Friday, November 20, 2015

This Day In History...The Cuban Missile Crisis (Nov 20)

On this day in history, we look back 50 years to the end of one of the more important events in our nation’s history-the “Cuban missile crisis”, a major event in the lives of most of our parents and grandparents in that it was really the first time American citizens were made aware just how vulnerable they could be to nuclear weapons.  For while the Cuban missile crisis primarily took place during October, it wasn’t until November 20, 1962 that President John F. Kennedy ended the quarantine of Cuba, effectively bringing a total end to the crisis.

Coming out of World War 2, in which the USSR and USA were the largest forces, working together to eliminate a common threat (Germany) there was a great deal of distrust and tension between the two superpowers.  The Soviets were put off by America’s refusal to consider them a real part of the international community, and by the delay in America entering the second world war, while Americans were distrustful and dismissive of communism.  Activists were hard at work, demonizing communism at home, and the perceived threat from those communists in the USSR grew into a nation wide fear that fueled foreign policy decisions.

In 1946, diplomat George Kennan wrote the now famous “Long Telegram”, essentially outlining the strategy of “containment” that the US would employ against the Soviets.  Over the next 15 years the US would quadruple it’s military budget, beginning an arms race with the USSR, both powers competing with the other to develop the more destructive, more dominant weapons and sabotage the others’ efforts in doing so along the way.

Following the atom bombs the US dropped in Hiroshima and Nagasaki, it was pretty clear to the world that nuclear type bombs were the route to dominance.  Throughout the late 40’s and early 50’s both countries worked feverishly to develop such technology, testing A and H bombs as part of their effort to one up the other.  Throughout this time in America, pop culture fed off the growing fears of the Cold War, with many movies and other forms of entertainment heavily focusing on the possibility of nuclear war, bombs going off, and even mutant creatures.  In response people built bomb shelters, drilled in preparation for such a conflict, and generally lived in a great deal of fear at times.  This all came to a head in late 1962.

The real beginning of the missile crisis, was in 1959 following the takeover of Cuba by Fidel Castro.  Castro promptly aligned himself with the USSR, and became extremely reliant upon the Soviets for economic and military support.  As the two nations grew closer, their relationship evolved through one common enemy: the United States.  In October of 1962, the US discovered just how deep those feelings and that relationship ran, when the pilot of an American U-2 spyplane took photos of a nuclear armed Soviet SS-4 medium range ballistic missile in the process of being assembled and installed.

Upon hearing of this discovery, President Kennedy immediately formed what was known as the “executive committee” or “ExComm” for short.  Over the next 13 days, President Kennedy and his team entered into the most important negotiations in American history, as he faced down Soviet leader Nikita Khrushchev, over their nuclear missiles, now being installed just 90 miles from American soil in Florida.

For 13 days negotiations continued between the two nations’ leaders.  Negotiations were tough, Soviets felt much more secure with missiles in Cuba, as the US had many sites in eastern Europe with their missiles, aimed at the USSR.  In what has become typical US fashion on foreign policy however, Kennedy felt that what was good for us, was not good for them and that the presence of Soviet missiles so close to US soil was unacceptable.  To that end, Kennedy ordered the US Navy to completely quarantine the island of Cuba, encircling the land and not allowing anyone in or out.  Although Soviet ships came, none ultimately tested that blockade, stopping just short and respecting the line drawn by the American naval forces.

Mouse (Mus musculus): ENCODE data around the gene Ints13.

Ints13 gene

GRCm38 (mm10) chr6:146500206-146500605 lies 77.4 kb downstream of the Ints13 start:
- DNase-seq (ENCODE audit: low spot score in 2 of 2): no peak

With the quarantine set, JFK was able to turn his attention to the problem at hand-the missiles already in Cuba.  While negotiations continued, American and Cuban citizens alike grew restless.  Cubans of course, encircled by the American navy while Americans were on edge with the thought of nuclear war literally at their doorstep.  Ultimately however, a deal was struck-as was no doubt the idea in putting the missiles in Cuba to begin with from a Soviet perspective.

On October 26, 1962 Soviet leader Nikita Khrushchev sent two successive messages to JFK and “ExComm”.  The first offered the deal that the US officially accepted: we’ll remove our missiles from Cuba if you promise not to invade Cuba.  The second was a less public-but still accepted-deal on top of the first; take our missiles out of Turkey and we’ll take our missiles out of Cuba.  JFK ultimately accepted both deals-although only the one publicly-and the crisis was averted.  Robert Kennedy delivered the message to the Soviet diplomats himself, and on October 28 the crisis came to it’s official end.  Nearly a month later, following the removal of the final missile JFK ended the Cuban quarantine, withdrawing US naval forces from around the island.

The aftermath of this crisis was-somewhat oddly-a closer relationship between the two superpowers.  In 1963 a hotline was established, creating a direct link between DC and Moscow, with the idea of avoiding future conflicts like we saw in Cuba.  While the Cold War would last almost another 30 years and outlast both Kennedy and Khrushchev, October and November of 1962 were perhaps the most important months in the 46 years (1945-1991) that are labeled as the Cold War.  50 years later, regardless of who was right and who was wrong, the US stands alone and the USSR as something most Americans see on an old map and think “what is that?”  One way or another, those two months in 1962 taught everyone in the world one thing: nukes are not something to play around with, and talking often ends with everyone happier than war does.